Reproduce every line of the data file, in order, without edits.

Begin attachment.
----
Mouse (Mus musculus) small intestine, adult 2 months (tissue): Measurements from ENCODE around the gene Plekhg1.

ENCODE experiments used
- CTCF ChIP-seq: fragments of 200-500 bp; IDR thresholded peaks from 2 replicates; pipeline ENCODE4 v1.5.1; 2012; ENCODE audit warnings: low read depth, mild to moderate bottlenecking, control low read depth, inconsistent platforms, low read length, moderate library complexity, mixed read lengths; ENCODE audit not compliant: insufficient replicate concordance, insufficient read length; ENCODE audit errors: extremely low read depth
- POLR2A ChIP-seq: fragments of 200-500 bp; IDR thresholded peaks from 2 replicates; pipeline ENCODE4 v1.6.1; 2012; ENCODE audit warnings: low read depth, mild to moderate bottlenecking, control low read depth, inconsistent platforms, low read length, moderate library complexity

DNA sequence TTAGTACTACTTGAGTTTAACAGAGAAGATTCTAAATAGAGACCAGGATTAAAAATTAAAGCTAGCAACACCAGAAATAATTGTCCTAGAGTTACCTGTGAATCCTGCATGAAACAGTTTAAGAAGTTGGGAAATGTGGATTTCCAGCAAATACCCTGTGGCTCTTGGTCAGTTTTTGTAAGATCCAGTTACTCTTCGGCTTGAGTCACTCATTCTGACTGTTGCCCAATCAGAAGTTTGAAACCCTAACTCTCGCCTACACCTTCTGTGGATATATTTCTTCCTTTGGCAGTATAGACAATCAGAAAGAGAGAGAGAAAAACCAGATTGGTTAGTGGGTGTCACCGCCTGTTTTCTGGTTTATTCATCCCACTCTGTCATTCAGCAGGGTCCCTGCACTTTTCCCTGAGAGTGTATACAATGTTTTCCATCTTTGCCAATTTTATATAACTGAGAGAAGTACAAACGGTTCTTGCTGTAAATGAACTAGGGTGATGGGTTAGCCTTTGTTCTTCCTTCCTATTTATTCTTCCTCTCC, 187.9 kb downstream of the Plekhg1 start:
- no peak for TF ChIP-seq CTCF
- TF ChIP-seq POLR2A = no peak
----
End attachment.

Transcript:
Mouse (Mus musculus) small intestine, adult 2 months (tissue): Measurements from ENCODE around the gene Plekhg1.

ENCODE experiments used
- CTCF ChIP-seq: fragments of 200-500 bp; IDR thresholded peaks from 2 replicates; pipeline ENCODE4 v1.5.1; 2012; ENCODE audit warnings: low read depth, mild to moderate bottlenecking, control low read depth, inconsistent platforms, low read length, moderate library complexity, mixed read lengths; ENCODE audit not compliant: insufficient replicate concordance, insufficient read length; ENCODE audit errors: extremely low read depth
- POLR2A ChIP-seq: fragments of 200-500 bp; IDR thresholded peaks from 2 replicates; pipeline ENCODE4 v1.6.1; 2012; ENCODE audit warnings: low read depth, mild to moderate bottlenecking, control low read depth, inconsistent platforms, low read length, moderate library complexity

DNA sequence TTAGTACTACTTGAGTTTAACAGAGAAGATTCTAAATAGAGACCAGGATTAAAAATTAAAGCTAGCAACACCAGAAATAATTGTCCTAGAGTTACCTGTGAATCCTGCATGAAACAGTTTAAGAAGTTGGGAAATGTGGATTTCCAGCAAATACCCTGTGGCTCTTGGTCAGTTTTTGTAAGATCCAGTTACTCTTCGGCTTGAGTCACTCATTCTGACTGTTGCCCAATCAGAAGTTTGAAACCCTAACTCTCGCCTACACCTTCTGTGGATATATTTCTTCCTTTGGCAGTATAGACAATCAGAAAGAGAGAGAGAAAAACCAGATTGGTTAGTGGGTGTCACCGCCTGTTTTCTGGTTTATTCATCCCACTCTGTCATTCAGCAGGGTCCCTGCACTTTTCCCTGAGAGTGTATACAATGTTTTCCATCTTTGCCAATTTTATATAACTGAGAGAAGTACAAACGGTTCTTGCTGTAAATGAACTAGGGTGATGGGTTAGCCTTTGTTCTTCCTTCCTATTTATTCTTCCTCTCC, 187.9 kb downstream of the Plekhg1 start:
- no peak for TF ChIP-seq CTCF
- TF ChIP-seq POLR2A = no peak